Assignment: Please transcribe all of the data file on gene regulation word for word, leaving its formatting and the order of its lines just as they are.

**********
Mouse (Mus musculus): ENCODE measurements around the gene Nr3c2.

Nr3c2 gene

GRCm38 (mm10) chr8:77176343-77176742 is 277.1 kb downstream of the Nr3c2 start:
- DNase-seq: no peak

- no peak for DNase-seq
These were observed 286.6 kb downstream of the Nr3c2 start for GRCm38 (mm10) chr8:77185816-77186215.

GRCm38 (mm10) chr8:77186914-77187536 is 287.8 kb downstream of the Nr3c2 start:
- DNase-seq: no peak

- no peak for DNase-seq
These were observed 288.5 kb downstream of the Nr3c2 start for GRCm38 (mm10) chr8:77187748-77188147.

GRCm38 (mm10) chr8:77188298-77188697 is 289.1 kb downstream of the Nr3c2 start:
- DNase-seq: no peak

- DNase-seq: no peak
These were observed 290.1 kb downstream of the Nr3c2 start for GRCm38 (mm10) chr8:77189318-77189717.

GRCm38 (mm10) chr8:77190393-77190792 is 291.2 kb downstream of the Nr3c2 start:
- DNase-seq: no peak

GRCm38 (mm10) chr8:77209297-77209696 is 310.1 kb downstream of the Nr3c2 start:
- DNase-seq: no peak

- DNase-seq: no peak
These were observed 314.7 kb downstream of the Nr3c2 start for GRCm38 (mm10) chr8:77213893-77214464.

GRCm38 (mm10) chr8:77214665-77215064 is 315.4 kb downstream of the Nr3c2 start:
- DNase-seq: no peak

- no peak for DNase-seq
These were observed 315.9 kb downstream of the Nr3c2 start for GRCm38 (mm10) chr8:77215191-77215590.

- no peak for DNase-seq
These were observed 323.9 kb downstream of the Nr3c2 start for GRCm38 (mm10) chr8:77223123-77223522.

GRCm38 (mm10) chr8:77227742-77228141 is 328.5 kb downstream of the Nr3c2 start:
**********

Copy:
Mouse (Mus musculus): ENCODE measurements around the gene Nr3c2.

Nr3c2 gene

GRCm38 (mm10) chr8:77176343-77176742 is 277.1 kb downstream of the Nr3c2 start:
- DNase-seq: no peak

- no peak for DNase-seq
These were observed 286.6 kb downstream of the Nr3c2 start for GRCm38 (mm10) chr8:77185816-77186215.

GRCm38 (mm10) chr8:77186914-77187536 is 287.8 kb downstream of the Nr3c2 start:
- DNase-seq: no peak

- no peak for DNase-seq
These were observed 288.5 kb downstream of the Nr3c2 start for GRCm38 (mm10) chr8:77187748-77188147.

GRCm38 (mm10) chr8:77188298-77188697 is 289.1 kb downstream of the Nr3c2 start:
- DNase-seq: no peak

- DNase-seq: no peak
These were observed 290.1 kb downstream of the Nr3c2 start for GRCm38 (mm10) chr8:77189318-77189717.

GRCm38 (mm10) chr8:77190393-77190792 is 291.2 kb downstream of the Nr3c2 start:
- DNase-seq: no peak

GRCm38 (mm10) chr8:77209297-77209696 is 310.1 kb downstream of the Nr3c2 start:
- DNase-seq: no peak

- DNase-seq: no peak
These were observed 314.7 kb downstream of the Nr3c2 start for GRCm38 (mm10) chr8:77213893-77214464.

GRCm38 (mm10) chr8:77214665-77215064 is 315.4 kb downstream of the Nr3c2 start:
- DNase-seq: no peak

- no peak for DNase-seq
These were observed 315.9 kb downstream of the Nr3c2 start for GRCm38 (mm10) chr8:77215191-77215590.

- no peak for DNase-seq
These were observed 323.9 kb downstream of the Nr3c2 start for GRCm38 (mm10) chr8:77223123-77223522.

GRCm38 (mm10) chr8:77227742-77228141 is 328.5 kb downstream of the Nr3c2 start: